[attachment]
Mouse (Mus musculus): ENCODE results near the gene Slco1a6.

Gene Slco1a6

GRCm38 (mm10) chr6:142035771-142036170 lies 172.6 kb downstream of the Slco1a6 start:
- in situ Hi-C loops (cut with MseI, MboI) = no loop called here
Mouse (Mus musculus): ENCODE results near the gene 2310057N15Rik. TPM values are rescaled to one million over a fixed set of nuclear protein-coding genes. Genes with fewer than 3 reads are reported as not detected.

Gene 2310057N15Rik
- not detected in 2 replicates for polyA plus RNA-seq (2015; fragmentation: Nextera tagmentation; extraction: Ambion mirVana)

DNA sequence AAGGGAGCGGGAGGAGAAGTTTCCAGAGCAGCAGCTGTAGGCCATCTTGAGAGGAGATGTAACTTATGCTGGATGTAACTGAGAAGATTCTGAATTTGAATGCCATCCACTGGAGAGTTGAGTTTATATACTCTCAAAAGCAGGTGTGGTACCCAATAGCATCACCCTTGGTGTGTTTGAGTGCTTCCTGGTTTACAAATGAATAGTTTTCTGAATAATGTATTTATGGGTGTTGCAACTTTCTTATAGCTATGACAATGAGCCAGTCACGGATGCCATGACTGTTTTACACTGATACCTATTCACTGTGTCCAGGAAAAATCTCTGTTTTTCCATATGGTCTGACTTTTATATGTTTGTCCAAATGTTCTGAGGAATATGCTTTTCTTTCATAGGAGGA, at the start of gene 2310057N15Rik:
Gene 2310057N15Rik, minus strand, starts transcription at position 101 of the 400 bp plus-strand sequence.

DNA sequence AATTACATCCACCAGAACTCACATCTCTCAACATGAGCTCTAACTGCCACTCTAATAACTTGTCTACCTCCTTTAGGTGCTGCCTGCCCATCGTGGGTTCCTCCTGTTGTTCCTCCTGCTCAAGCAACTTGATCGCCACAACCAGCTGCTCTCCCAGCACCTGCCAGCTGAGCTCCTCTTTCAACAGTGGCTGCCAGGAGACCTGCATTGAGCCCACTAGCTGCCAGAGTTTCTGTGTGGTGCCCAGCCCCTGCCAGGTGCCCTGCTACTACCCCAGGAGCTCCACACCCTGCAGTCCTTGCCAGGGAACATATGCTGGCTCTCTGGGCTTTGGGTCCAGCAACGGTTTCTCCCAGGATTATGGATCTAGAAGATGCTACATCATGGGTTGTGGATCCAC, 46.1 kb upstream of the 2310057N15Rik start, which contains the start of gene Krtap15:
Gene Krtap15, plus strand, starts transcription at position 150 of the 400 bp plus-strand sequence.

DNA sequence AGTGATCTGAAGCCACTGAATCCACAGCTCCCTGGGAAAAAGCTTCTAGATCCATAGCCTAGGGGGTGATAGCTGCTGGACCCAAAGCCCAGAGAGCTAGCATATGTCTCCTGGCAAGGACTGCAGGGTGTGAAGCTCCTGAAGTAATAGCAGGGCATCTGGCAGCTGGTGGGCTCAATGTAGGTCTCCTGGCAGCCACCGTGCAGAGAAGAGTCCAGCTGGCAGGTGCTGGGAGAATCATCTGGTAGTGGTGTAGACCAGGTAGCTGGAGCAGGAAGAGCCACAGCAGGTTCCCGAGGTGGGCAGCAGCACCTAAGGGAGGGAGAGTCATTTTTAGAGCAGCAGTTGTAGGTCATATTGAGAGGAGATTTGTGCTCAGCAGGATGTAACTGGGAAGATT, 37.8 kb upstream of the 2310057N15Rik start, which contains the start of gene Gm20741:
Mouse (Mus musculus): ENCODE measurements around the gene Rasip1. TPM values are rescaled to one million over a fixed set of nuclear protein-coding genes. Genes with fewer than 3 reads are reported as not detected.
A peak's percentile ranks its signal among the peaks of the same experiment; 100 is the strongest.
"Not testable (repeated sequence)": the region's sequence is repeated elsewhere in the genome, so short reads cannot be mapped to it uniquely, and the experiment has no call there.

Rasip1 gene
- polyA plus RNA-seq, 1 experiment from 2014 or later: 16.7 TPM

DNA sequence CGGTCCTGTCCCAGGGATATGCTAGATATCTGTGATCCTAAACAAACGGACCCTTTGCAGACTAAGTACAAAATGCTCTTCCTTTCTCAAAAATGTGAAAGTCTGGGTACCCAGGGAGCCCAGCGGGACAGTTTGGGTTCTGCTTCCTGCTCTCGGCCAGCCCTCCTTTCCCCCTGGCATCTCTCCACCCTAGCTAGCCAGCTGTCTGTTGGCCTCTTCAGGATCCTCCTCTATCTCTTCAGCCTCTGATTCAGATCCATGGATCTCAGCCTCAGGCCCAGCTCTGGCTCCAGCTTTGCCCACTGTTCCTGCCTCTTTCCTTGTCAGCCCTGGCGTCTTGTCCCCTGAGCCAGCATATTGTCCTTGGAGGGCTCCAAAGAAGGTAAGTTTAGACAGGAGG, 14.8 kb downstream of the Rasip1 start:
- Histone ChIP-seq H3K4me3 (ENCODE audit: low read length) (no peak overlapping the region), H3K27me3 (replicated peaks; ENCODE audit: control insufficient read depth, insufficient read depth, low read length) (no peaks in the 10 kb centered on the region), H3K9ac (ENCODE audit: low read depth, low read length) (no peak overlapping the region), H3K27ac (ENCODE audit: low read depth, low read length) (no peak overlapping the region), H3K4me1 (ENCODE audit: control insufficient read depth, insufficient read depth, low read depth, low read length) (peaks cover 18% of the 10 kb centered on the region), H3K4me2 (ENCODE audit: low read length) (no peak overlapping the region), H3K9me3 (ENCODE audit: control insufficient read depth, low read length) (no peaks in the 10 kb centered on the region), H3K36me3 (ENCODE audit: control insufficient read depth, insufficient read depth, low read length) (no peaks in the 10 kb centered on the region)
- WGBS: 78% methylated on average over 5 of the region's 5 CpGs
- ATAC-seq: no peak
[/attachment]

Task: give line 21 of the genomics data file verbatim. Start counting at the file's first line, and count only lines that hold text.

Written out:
- ATAC-seq: no peak